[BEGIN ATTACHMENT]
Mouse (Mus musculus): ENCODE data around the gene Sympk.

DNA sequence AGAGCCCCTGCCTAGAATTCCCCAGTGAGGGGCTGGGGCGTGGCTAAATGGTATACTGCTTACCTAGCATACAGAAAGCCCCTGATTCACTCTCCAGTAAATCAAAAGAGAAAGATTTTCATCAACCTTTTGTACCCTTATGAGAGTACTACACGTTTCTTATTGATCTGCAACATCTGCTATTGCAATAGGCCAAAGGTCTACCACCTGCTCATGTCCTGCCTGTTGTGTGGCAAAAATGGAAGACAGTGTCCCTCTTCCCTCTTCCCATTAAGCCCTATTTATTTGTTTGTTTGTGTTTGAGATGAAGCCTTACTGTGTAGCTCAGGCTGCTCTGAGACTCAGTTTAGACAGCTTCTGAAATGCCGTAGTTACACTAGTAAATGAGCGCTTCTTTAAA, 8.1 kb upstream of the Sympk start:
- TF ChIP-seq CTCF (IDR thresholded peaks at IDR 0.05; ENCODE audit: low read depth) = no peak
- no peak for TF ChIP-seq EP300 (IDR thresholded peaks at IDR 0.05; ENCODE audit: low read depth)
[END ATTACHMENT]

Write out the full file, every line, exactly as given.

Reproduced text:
Mouse (Mus musculus): ENCODE data around the gene Sympk.

DNA sequence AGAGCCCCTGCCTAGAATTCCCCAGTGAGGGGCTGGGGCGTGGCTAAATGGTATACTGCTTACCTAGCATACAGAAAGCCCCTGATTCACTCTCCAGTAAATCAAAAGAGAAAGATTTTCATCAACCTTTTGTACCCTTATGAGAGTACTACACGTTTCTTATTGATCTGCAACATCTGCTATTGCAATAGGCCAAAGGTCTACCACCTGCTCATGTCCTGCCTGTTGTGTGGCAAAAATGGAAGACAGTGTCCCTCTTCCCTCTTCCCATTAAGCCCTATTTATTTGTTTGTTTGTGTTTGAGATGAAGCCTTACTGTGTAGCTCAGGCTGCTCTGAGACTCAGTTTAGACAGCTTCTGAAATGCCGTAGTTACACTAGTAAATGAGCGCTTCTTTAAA, 8.1 kb upstream of the Sympk start:
- TF ChIP-seq CTCF (IDR thresholded peaks at IDR 0.05; ENCODE audit: low read depth) = no peak
- no peak for TF ChIP-seq EP300 (IDR thresholded peaks at IDR 0.05; ENCODE audit: low read depth)